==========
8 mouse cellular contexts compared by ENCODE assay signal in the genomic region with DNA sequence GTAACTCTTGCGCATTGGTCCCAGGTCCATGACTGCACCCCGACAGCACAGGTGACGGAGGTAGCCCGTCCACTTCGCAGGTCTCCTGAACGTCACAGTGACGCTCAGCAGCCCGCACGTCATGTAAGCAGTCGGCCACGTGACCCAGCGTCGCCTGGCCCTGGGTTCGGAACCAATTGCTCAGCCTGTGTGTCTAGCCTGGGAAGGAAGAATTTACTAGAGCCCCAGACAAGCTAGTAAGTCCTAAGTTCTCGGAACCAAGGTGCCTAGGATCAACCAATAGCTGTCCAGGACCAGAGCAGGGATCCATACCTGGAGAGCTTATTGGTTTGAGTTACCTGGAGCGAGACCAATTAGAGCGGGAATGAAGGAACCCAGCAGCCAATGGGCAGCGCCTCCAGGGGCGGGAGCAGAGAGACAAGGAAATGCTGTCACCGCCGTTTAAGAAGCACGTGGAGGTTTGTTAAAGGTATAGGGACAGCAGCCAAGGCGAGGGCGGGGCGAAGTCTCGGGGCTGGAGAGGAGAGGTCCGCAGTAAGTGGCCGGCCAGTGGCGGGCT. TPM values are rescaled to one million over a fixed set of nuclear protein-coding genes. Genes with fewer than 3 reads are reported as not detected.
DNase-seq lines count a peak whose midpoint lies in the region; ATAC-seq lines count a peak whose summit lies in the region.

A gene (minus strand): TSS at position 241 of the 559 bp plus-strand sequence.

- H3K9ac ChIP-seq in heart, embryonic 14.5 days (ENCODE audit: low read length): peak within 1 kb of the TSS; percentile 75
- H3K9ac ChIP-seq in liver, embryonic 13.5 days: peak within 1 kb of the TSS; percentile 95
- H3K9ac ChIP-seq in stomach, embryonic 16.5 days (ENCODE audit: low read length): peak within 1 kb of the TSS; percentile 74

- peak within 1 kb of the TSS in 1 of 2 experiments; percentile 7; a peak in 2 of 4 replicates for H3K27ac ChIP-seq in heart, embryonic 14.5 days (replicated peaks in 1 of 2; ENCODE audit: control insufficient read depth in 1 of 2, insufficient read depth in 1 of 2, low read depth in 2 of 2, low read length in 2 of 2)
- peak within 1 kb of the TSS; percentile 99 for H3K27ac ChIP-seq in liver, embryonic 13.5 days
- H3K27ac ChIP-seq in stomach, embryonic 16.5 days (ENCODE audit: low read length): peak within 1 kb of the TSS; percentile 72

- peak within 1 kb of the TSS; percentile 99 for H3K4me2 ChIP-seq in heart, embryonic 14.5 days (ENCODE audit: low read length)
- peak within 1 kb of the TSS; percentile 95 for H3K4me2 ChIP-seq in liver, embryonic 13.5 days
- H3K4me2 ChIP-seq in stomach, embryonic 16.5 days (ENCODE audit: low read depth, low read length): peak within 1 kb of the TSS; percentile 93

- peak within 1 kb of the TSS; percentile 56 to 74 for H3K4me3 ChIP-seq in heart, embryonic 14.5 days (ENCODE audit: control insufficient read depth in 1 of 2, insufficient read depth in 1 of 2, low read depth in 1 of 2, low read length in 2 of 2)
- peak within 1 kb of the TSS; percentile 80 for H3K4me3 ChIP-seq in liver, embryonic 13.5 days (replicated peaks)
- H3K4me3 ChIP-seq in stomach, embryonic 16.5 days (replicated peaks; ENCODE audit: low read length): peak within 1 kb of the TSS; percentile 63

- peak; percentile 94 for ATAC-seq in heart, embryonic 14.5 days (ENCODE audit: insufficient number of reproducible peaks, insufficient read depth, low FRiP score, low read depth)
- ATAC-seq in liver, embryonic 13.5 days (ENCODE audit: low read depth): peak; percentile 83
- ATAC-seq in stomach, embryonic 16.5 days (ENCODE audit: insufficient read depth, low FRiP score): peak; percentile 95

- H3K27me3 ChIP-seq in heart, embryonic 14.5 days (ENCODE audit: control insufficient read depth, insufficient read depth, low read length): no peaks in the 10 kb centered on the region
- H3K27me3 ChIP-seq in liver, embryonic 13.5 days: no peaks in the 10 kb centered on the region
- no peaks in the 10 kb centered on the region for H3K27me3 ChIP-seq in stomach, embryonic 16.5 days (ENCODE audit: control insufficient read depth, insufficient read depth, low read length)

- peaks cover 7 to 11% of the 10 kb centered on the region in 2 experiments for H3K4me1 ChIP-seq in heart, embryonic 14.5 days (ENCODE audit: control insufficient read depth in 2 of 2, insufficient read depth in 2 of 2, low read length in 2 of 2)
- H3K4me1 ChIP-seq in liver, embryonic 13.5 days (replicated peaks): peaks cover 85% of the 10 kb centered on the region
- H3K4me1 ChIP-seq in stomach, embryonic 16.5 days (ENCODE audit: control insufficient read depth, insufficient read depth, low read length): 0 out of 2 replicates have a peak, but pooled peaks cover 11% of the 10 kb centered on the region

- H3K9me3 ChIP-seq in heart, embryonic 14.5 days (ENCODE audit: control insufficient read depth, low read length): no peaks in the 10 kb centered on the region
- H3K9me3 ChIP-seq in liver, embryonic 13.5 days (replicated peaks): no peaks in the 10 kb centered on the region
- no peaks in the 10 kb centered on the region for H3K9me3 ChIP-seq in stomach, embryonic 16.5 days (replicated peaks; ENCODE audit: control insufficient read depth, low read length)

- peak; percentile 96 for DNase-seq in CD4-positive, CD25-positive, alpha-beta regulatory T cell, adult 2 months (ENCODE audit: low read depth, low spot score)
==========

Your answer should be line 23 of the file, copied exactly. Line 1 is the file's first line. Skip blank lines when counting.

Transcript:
- H3K4me1 ChIP-seq in liver, embryonic 13.5 days (replicated peaks): peaks cover 85% of the 10 kb centered on the region